The French Revolution (1789–1799)

by: History SparkNotes

Key People

Napoleon Bonaparte

A general in the French army and leader of the 1799 coup that overthrew the Directory. Napoleon’s accession marked the end of the French Revolution and the beginning of Napoleonic France and Europe.

Jacques-Pierre Brissot

A member of the Legislative Assembly and National Convention who held a moderate stance and believed in the idea of a constitutional monarchy. Brissot’s followers, initially known simply as Brissotins, eventually became known more generally as the Girondins. After unsuccessfully declaring war on Austria and Prussia, Brissot was removed from the National Convention and, like many Girondin leaders, lost his life at the guillotine during the Reign of Terror in 1793–1794.

Charles de Calonne

The controller general of finance appointed by King Louis XVI after Jacques Necker was forced out of office in 1781. Calonne proposed a daring plan to shift the French tax burden from the poor to wealthy nobles and businessmen, suggesting a tax on land proportional to land values and a lessened tax burden for peasants. The French nobility, however, refused to pay these taxes.

Lazare Carnot

A French soldier appointed by the Committee of Public Safety to help reorganize the failing war effort against Austria and Prussia. Carnot did so very effectively and made enough of a name for himself to earn a seat as one of the first members of the Directory. Although he was removed from this position during the overthrow of September 4, 1797, he went on to hold various posts in future governments.

Marquis de Lafayette

A liberal nobleman who led French forces assisting in the American Revolution. The common people of France revered Lafayette as an idealistic man who was dedicated to liberty and the principles of the Revolution. Although Lafayette organized the National Guard of armed citizens to protect the Revolution from attack by the king, he balked as the Revolution became more radical.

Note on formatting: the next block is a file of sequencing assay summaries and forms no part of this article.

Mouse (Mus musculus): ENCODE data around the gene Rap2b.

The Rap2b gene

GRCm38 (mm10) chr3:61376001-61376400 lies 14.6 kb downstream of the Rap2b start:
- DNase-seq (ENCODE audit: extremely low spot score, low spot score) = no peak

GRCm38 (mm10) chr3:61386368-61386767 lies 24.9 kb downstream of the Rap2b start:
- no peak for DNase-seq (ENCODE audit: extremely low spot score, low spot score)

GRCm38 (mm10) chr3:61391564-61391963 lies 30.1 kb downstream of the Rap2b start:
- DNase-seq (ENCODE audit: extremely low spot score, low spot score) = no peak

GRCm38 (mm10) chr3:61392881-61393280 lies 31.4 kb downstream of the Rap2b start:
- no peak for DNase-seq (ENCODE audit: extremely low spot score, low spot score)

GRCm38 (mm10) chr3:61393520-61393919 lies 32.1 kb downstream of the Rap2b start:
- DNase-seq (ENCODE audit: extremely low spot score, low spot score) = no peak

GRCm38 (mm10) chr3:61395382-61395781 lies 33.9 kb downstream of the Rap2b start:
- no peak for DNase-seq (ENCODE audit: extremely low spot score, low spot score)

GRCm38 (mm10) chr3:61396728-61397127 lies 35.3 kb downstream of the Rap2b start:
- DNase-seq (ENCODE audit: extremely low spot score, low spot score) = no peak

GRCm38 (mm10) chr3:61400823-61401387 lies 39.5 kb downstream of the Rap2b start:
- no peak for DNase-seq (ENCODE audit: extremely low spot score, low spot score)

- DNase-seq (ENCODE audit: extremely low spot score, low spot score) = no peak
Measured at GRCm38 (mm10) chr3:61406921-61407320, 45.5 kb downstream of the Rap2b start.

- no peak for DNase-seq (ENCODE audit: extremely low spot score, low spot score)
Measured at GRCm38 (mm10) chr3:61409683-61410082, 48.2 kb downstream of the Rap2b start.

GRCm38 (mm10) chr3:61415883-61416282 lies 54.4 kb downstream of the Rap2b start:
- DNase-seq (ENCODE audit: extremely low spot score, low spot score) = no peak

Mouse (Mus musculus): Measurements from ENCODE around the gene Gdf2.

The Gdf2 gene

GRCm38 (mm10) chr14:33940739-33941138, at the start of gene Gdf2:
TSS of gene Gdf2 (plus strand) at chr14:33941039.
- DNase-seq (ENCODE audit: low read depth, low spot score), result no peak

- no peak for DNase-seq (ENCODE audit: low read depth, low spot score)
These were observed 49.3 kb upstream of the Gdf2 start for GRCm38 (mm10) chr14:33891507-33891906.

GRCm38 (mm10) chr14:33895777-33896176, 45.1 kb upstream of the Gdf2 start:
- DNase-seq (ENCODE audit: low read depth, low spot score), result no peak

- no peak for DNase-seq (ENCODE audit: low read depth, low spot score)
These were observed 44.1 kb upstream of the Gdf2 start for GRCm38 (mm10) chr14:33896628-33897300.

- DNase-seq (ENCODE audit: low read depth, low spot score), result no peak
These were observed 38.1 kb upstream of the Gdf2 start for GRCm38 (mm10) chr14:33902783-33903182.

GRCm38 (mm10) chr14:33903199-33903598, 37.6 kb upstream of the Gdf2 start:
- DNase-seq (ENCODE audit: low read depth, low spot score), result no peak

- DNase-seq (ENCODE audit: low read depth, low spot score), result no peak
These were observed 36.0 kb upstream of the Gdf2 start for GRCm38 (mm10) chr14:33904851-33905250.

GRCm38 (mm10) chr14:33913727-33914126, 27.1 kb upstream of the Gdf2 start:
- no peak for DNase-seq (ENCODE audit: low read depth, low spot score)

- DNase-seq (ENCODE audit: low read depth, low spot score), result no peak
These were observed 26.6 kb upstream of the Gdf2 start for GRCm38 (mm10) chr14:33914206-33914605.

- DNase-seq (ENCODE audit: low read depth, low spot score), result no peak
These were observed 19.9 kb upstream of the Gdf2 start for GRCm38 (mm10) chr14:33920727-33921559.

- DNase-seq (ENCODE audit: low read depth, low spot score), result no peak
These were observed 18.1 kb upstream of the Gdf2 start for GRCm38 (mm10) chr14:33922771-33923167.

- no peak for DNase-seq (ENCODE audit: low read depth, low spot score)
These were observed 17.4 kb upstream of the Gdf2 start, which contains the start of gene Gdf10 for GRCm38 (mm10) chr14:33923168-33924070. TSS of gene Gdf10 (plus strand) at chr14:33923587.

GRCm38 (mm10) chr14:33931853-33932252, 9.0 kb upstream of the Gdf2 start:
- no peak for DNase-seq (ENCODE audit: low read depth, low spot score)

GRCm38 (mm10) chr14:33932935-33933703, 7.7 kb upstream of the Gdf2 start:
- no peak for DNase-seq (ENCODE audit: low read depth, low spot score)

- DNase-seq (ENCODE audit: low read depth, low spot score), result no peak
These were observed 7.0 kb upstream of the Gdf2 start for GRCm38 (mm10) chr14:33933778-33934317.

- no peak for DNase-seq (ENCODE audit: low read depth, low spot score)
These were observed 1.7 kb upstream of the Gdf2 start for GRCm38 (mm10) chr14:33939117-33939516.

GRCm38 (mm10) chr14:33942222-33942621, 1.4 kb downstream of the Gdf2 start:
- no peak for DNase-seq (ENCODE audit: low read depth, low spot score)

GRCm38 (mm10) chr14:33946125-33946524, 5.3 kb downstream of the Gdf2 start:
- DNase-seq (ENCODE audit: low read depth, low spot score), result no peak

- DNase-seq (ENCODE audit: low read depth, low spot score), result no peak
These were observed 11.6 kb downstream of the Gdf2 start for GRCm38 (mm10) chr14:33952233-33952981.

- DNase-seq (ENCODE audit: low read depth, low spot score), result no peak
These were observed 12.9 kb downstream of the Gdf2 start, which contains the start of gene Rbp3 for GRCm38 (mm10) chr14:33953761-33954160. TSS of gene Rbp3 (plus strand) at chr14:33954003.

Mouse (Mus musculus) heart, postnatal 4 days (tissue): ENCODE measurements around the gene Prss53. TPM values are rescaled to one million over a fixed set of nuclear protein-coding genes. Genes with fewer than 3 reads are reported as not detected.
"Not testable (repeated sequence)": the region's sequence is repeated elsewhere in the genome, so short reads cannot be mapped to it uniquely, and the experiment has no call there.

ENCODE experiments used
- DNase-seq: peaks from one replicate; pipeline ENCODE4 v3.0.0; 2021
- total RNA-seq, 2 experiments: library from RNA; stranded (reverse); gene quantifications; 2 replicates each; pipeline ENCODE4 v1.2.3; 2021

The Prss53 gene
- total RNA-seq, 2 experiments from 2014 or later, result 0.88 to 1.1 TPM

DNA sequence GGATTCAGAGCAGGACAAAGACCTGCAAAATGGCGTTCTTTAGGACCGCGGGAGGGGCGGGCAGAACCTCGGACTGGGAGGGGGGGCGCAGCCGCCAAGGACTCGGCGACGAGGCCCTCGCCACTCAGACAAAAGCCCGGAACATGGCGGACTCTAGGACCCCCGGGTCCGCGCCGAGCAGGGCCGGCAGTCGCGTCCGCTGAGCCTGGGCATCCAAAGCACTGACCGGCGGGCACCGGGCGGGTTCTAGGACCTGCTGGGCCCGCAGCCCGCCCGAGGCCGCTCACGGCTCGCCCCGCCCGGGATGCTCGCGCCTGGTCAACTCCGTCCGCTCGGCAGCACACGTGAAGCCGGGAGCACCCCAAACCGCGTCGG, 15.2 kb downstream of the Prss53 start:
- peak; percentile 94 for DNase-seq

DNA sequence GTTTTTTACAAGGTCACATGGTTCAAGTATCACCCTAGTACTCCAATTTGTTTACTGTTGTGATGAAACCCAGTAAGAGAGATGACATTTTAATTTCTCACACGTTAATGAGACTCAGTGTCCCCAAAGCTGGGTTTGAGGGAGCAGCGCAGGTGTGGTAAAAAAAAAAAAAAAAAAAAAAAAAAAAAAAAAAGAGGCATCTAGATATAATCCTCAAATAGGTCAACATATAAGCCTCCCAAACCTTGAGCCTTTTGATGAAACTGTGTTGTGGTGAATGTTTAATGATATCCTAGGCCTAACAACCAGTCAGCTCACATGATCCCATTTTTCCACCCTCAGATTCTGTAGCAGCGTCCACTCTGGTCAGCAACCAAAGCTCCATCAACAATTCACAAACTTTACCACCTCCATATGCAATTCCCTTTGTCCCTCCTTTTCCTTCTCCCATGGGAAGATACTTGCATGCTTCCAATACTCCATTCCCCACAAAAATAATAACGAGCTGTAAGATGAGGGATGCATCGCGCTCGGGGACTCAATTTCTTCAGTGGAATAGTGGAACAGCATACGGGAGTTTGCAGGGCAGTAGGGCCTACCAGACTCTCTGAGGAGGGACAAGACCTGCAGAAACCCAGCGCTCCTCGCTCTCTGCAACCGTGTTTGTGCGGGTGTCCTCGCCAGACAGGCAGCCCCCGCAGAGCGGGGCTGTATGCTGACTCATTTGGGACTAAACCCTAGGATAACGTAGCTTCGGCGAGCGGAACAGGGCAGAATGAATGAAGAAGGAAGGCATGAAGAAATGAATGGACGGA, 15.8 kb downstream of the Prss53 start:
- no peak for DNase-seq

Louis XVI

The French king from 1774 to 1792 who was deposed during the French Revolution and executed in 1793. Louis XVI inherited the debt problem left by his grandfather, Louis XV, and added to the crisis himself through heavy spending during France’s involvement in the American Revolution from 1775 to 1783. Because this massive debt overwhelmed all of his financial consultants, Louis XVI was forced to give in to the demands of the Parlement of Paris and convene the Estates-General—an action that led directly to the outbreak of the Revolution. Louis XVI was deposed in 1792 and executed a year later.


The wife of King Louis XVI and, in the French commoners’ eyes, the primary symbol of the French royalty’s extravagance and excess. When Marie-Antoinette was executed in 1793, she was dressed in a plain dress, common to the poorest in French society.

Jacques Necker

A Swiss-born banker who served as France’s director general of finance in the late 1770s, with high hopes of instituting reform. As it turned out, Necker was able only to propose small efforts at eliminating costly inefficiencies. He did produce a government budget, however, for the first time in French history.

Maximilien Robespierre

A brilliant political tactician and leader of the radical Jacobins in the National Assembly. As chairman of the Committee of Public Safety, Robespierre pursued a planned economy and vigorous mobilization for war. He grew increasingly paranoid about counterrevolutionary opposition, however, and during the Reign of Terror of 1793–1794 attempted to silence all enemies of the Revolution in an effort to save France from invasion. After the moderates regained power and the Thermidorian Reaction was under way, they had Robespierre executed on July 28, 1794.

Emmanuel-Joseph Sieyès

A liberal member of the clergy, supporter of the Third Estate, and author of the fiery 1789 pamphlet “What Is the Third Estate?” Sieyès was one of the primary leaders of the Third Estate’s effort at political and economic reform in France.